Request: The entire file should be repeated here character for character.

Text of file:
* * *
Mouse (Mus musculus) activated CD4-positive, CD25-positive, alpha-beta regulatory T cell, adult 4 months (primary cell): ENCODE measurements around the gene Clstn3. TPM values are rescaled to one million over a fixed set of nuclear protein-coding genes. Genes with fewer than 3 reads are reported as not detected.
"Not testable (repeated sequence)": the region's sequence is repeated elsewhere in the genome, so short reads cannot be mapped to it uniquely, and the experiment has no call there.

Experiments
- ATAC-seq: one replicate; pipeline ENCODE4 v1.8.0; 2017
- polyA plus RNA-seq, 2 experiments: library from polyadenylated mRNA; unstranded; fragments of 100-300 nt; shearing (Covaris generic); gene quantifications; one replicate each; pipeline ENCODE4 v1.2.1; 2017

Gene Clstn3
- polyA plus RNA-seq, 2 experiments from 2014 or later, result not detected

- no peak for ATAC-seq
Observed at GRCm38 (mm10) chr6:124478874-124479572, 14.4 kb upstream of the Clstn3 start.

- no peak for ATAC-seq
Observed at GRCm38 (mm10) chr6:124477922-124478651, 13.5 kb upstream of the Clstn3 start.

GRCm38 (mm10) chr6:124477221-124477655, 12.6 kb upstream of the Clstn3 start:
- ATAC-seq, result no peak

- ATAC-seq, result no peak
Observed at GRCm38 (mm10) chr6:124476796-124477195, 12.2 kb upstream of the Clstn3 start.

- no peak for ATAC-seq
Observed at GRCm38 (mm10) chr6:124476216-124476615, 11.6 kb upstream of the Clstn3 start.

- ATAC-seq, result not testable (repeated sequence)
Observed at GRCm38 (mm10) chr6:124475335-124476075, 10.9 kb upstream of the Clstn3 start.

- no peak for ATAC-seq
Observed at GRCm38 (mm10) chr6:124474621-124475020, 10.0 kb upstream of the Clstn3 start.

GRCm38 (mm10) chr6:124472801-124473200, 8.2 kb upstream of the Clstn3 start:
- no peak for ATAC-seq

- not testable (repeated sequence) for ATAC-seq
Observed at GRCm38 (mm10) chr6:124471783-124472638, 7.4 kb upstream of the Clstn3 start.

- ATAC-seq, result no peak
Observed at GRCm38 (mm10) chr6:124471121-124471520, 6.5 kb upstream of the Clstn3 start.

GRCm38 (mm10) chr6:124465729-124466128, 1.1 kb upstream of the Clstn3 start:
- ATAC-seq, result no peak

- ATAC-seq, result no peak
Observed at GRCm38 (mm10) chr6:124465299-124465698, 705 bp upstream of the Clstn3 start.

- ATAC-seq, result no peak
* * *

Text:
Mouse (Mus musculus) activated CD4-positive, CD25-positive, alpha-beta regulatory T cell, adult 4 months (primary cell): ENCODE measurements around the gene Clstn3. TPM values are rescaled to one million over a fixed set of nuclear protein-coding genes. Genes with fewer than 3 reads are reported as not detected.
"Not testable (repeated sequence)": the region's sequence is repeated elsewhere in the genome, so short reads cannot be mapped to it uniquely, and the experiment has no call there.

Experiments
- ATAC-seq: one replicate; pipeline ENCODE4 v1.8.0; 2017
- polyA plus RNA-seq, 2 experiments: library from polyadenylated mRNA; unstranded; fragments of 100-300 nt; shearing (Covaris generic); gene quantifications; one replicate each; pipeline ENCODE4 v1.2.1; 2017

Gene Clstn3
- polyA plus RNA-seq, 2 experiments from 2014 or later, result not detected

- no peak for ATAC-seq
Observed at GRCm38 (mm10) chr6:124478874-124479572, 14.4 kb upstream of the Clstn3 start.

- no peak for ATAC-seq
Observed at GRCm38 (mm10) chr6:124477922-124478651, 13.5 kb upstream of the Clstn3 start.

GRCm38 (mm10) chr6:124477221-124477655, 12.6 kb upstream of the Clstn3 start:
- ATAC-seq, result no peak

- ATAC-seq, result no peak
Observed at GRCm38 (mm10) chr6:124476796-124477195, 12.2 kb upstream of the Clstn3 start.

- no peak for ATAC-seq
Observed at GRCm38 (mm10) chr6:124476216-124476615, 11.6 kb upstream of the Clstn3 start.

- ATAC-seq, result not testable (repeated sequence)
Observed at GRCm38 (mm10) chr6:124475335-124476075, 10.9 kb upstream of the Clstn3 start.

- no peak for ATAC-seq
Observed at GRCm38 (mm10) chr6:124474621-124475020, 10.0 kb upstream of the Clstn3 start.

GRCm38 (mm10) chr6:124472801-124473200, 8.2 kb upstream of the Clstn3 start:
- no peak for ATAC-seq

- not testable (repeated sequence) for ATAC-seq
Observed at GRCm38 (mm10) chr6:124471783-124472638, 7.4 kb upstream of the Clstn3 start.

- ATAC-seq, result no peak
Observed at GRCm38 (mm10) chr6:124471121-124471520, 6.5 kb upstream of the Clstn3 start.

GRCm38 (mm10) chr6:124465729-124466128, 1.1 kb upstream of the Clstn3 start:
- ATAC-seq, result no peak

- ATAC-seq, result no peak
Observed at GRCm38 (mm10) chr6:124465299-124465698, 705 bp upstream of the Clstn3 start.

- ATAC-seq, result no peak